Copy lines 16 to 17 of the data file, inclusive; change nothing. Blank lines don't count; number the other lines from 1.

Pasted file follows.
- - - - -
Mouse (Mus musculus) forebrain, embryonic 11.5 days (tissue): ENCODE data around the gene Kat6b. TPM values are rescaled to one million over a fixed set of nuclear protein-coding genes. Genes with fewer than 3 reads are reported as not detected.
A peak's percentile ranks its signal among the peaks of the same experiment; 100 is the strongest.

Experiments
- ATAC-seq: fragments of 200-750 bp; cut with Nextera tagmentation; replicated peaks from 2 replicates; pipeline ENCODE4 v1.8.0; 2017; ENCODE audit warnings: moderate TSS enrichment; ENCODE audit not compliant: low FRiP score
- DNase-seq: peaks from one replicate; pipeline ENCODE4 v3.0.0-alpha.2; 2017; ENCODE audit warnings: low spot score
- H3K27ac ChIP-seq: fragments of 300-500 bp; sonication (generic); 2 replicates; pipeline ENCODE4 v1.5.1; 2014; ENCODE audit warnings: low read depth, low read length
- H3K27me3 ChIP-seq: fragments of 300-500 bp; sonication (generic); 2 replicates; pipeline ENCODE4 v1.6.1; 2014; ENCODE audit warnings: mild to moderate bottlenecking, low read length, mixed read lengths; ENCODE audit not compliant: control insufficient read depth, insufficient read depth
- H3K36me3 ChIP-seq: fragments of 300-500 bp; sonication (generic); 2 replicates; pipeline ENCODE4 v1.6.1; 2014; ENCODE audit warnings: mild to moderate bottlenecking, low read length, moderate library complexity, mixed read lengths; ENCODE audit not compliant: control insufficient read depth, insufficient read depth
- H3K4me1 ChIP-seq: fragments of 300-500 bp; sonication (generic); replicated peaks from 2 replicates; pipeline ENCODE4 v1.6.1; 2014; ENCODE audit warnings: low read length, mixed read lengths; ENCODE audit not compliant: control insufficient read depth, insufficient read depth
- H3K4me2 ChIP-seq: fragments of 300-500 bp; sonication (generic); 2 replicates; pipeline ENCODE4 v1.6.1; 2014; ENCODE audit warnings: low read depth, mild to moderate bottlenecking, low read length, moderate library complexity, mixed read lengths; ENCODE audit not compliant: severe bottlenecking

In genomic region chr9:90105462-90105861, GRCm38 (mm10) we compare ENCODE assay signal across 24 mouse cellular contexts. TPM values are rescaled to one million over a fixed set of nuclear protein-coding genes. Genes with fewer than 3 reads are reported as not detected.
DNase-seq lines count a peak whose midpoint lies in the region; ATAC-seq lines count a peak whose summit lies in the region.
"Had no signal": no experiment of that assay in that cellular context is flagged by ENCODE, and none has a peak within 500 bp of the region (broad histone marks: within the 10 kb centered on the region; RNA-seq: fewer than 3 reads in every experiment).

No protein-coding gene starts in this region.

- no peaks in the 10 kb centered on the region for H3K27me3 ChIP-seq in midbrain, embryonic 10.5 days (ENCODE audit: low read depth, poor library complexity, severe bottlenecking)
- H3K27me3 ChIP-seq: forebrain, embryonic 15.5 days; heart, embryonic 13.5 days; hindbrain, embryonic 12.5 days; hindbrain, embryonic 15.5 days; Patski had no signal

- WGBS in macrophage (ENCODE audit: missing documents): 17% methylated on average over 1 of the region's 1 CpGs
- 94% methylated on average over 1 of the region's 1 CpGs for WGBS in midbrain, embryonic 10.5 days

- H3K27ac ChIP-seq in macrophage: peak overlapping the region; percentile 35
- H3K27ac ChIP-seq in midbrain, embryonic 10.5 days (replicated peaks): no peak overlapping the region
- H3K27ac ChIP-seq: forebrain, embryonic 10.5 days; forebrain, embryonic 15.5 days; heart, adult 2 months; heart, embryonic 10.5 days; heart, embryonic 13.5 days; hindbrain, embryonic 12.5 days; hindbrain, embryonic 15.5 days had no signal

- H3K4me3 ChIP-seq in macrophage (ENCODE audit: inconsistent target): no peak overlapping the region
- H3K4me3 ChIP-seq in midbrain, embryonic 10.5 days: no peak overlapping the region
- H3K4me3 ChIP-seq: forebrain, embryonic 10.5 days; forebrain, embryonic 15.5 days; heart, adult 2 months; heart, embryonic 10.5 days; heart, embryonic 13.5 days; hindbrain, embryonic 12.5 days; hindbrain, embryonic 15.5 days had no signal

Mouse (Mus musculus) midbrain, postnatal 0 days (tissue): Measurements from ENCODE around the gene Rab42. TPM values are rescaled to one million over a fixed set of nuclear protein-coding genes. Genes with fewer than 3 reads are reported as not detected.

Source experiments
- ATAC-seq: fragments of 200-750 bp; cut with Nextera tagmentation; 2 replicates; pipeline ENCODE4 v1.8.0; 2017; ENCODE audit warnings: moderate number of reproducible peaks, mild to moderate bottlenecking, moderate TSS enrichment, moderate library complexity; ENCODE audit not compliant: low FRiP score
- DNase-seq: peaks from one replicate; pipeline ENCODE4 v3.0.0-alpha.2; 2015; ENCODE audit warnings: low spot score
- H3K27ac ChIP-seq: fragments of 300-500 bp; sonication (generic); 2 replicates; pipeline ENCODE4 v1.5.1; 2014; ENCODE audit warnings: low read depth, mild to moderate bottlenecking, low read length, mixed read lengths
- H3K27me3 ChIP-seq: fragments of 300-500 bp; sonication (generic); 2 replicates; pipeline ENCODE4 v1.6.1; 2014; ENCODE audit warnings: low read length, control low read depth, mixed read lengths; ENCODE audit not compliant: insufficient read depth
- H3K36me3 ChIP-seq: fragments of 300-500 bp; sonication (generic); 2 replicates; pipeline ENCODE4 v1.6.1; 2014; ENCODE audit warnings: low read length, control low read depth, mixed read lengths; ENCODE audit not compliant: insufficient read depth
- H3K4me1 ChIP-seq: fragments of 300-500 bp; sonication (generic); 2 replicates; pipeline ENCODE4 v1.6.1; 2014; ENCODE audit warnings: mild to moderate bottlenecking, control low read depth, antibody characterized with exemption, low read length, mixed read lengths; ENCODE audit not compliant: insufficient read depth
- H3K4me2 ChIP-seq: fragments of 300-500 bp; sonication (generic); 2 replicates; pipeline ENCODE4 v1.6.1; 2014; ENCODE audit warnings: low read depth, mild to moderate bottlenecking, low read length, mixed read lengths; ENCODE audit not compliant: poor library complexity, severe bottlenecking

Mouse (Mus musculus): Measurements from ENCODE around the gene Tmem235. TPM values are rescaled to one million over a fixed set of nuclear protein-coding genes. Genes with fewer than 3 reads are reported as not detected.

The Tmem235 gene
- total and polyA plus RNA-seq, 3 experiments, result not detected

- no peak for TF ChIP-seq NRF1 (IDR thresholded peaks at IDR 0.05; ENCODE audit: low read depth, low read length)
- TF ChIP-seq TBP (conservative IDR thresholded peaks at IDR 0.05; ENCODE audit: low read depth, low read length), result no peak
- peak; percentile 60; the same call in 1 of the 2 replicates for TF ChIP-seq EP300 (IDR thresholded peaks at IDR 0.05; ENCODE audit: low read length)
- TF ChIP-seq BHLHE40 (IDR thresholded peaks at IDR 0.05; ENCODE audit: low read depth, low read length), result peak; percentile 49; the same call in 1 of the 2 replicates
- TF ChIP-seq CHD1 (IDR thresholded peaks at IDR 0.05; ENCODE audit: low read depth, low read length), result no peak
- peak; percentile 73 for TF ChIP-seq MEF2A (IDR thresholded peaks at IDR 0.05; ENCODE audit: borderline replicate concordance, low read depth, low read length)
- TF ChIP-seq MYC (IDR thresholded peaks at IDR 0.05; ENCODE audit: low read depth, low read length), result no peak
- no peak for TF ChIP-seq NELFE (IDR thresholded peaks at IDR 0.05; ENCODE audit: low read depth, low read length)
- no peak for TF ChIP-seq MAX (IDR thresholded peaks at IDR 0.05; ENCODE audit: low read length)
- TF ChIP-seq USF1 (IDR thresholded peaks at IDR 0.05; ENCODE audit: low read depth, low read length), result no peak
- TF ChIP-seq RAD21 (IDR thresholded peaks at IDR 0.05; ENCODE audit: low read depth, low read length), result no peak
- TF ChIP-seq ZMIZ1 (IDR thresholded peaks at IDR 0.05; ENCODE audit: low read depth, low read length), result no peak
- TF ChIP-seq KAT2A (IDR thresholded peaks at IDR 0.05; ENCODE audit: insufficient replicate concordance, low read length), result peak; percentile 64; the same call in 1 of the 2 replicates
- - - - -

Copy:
- H3K27me3 ChIP-seq: forebrain, embryonic 15.5 days; heart, embryonic 13.5 days; hindbrain, embryonic 12.5 days; hindbrain, embryonic 15.5 days; Patski had no signal

- WGBS in macrophage (ENCODE audit: missing documents): 17% methylated on average over 1 of the region's 1 CpGs